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Despite mergers and acquisition (M&A) activity coming down from 2021’s record highs, companies and private equity firms flush with cash have still been snapping up acquisitions at a rapid pace.
But as the dust settles on a new transaction, end-of-year accounting looms, bringing with it a new hurdle: minimizing potential challenges from outside auditors or the SEC related to accounting for a recently completed acquisition.
“Companies made a lot of deals in the first half of the year while the economy was still relatively strong – multiples were good, it was a frothy market,” said Gregory Watts, co-senior managing director of CBIZ Valuation Group. “It’s usually about now that companies start their purchase price allocations to capitalize these transactions on their balance sheets and perform impairment testing on prior transactions. They’ve got to have the right processes and people in place to do so accurately.”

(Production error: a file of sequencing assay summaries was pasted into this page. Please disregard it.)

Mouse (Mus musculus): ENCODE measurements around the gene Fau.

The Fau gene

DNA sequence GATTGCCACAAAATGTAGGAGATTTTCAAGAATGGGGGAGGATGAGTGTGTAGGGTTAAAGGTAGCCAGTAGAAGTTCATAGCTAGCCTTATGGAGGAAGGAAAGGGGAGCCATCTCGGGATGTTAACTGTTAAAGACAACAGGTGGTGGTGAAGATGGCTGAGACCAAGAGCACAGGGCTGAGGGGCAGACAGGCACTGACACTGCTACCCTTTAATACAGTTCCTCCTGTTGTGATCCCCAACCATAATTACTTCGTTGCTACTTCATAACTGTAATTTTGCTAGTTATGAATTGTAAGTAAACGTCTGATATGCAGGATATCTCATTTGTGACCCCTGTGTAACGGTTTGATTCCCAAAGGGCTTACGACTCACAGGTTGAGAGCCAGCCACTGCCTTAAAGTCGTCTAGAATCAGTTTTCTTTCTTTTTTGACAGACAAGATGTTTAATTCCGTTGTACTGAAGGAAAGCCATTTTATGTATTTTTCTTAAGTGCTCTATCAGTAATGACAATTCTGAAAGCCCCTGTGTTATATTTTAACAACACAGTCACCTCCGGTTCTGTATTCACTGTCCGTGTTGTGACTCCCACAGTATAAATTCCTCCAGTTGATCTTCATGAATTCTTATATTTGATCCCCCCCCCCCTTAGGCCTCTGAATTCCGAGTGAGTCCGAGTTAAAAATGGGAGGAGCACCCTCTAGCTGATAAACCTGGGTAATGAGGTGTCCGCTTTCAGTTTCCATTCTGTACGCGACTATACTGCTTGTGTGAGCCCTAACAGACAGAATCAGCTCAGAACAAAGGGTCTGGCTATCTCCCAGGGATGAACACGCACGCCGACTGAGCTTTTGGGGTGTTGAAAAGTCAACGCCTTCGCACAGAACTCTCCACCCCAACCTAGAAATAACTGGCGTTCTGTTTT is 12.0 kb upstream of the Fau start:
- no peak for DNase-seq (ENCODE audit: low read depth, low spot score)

The stakes are high, especially in a volatile and fast-moving economy, where fair value valuations and accounting tied to deals may be particularly vulnerable to challenge. In what follows, we’ll provide guidance and highlight new regulations that executives should be aware of as they account for this year’s transactions.
Completing a purchase price allocation – whereby the acquirer assigns fair values to the acquired company’s assets – is no small feat. In essence, it means attaching a price tag to everything from physical holdings, such as real estate or machinery, to intangible assets that can be trickier to value.
Companies must account for all of the acquired identifiable assets (all tangible and intangible assets) and liabilities; note increases to the book values of assets when their carrying value is less than their fair value (as determined by an independent valuation specialist) and record goodwill (i.e., the amount paid in excess of the target company’s net value).
The first step alone can present novel accounting challenges, especially as businesses increasingly rely on intangible assets, like intellectual property and customer relationships. Watts and Deepa Menon, also co-senior managing director of CBIZ’s Valuation Group, recall several unusual intangibles that they only discovered through smart questioning: a technology firm’s content library, for instance, as well as a grocery chain’s influencer network.
Given the intensive nature of this exercise, Menon says that starting early is key.